Central government should provide, and pay for, nationwide services; local government should provide and pay for local services. But in both cases, it is our money that they are spending (having collected it by taxation). If we want good public services, we must be prepared to pay for them. But we expect them to be run efficiently, and not see our hard-earned cash wasted.
Today too much money is wasted on burdensome bureaucracies that obstruct rather than assist front-line professional workers who are trying to do their jobs. It surely cannot have escaped the notice of our leaders that all the recent strikes have been by front-line public-service workers.
The Government has intimated that these are all about pay; but this is only partly true. Certainly, over many years, pay has fallen behind private-sector pay, and inflation has compounded the struggle; but strikes have also been about an inability to provide proper, safe services to the public.
SIR – I can reassure Howard Stephens (Letters, September 17) that some cyclists do have bells – and use them.
I have had one for many years, as well as a wing mirror fitted to my handlebar. I frequently use my bell, very gently, just to let people know that I am coming up behind them, before wishing them a cheery “good morning” and explaining that I wanted to alert them to my presence.
One day a lady thanked me profusely, having recovered from the shock of me suddenly appearing at her side. She said she heard my bell and wondered what the lovely noise was. At least I tried.
SIR – Most bicycles for hire, like Lime bikes, have no bells. The Highway Code only recommends that bells are fitted on bicycles.
Jeremy Vine makes demands on motorists daily but is silent on the dangers of cyclists who overtake pedestrians without advance warning. The cycling revolution has hit us, but is unaccompanied by education.
SIR – I agree that a bell should be a legal requirement on bicycles. Like many other families in the late 1950s and early 1960s, my parents refused to allow me to cycle on the road until I had passed my cycling proficiency test. I still have the certificate.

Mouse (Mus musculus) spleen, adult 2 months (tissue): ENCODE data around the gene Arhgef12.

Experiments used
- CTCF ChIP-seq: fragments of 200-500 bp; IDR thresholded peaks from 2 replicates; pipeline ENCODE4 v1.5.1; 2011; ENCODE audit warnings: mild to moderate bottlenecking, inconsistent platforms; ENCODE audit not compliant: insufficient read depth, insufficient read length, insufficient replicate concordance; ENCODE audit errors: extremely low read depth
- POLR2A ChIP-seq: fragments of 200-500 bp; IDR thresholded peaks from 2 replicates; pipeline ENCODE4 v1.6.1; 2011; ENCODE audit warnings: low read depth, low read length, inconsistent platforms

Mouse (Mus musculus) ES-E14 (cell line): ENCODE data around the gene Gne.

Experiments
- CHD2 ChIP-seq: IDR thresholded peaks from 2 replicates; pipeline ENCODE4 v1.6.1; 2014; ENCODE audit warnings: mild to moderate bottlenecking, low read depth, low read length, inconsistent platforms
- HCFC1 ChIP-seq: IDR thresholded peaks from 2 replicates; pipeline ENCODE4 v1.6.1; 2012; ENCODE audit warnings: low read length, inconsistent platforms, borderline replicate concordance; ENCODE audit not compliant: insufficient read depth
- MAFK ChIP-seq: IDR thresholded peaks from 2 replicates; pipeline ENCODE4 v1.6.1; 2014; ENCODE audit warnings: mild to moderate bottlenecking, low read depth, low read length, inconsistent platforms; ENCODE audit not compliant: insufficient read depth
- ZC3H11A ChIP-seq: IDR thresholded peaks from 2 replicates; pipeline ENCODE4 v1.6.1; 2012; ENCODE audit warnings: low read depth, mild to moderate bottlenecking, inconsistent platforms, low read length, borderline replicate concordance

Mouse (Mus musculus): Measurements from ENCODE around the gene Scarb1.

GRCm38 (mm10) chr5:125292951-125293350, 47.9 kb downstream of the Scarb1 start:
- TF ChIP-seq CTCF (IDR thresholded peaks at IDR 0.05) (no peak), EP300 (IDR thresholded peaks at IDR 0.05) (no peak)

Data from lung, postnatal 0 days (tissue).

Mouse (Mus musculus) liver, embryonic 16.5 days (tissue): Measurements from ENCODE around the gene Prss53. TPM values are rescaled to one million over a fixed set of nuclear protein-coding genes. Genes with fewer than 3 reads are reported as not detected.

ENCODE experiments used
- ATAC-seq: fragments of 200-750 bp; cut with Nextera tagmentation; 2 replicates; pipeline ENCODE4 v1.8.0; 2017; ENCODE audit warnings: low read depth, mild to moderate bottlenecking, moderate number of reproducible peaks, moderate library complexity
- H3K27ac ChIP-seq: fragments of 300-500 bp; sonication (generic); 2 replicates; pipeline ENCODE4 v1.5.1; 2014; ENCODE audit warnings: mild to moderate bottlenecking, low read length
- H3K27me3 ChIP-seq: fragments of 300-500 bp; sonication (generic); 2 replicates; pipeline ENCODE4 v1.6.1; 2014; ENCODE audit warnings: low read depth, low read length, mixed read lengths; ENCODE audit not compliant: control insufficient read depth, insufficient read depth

Market Drayton, Shropshire
SIR – I live in a rural benefice that has five parishes (seven until two combined recently), eight churches and one congregation that meets and worships in a village hall (Letters, September 17).
The churches are cold with minimal heating and in most cases have neither lavatories nor cooking facilities. The village hall is warm and comfortable and has lavatories and a well-equipped kitchen. Yet a disproportionate amount of effort is made by our incumbents and largely elderly congregations to maintain the ancient churches – to the detriment of efforts to “make disciples” (Matthew 28:19).
We are told that these churches are part of our national heritage. Surely it would be better if they were handed over to English Heritage to be maintained.
We are supposed to have a full-time, salaried rector with a house-for-duty priest. Both have just left, and we may face an interregnum of a year or so. When I challenged an archdeacon on this, referring to a nearby parish in an adjacent diocese that seems able to cut these waits to a couple of weeks, I was told rather sharply that “we don’t do that sort of thing in this diocese”.
Corfe Castle, Dorset
SIR – Even if the vast majority of parish churches are unsustainable, as Chris Learmont-Hughes claims (Letters, September 17), many would become sustainable if they were relieved of the diocesan burden and their clergy paid enough to live on.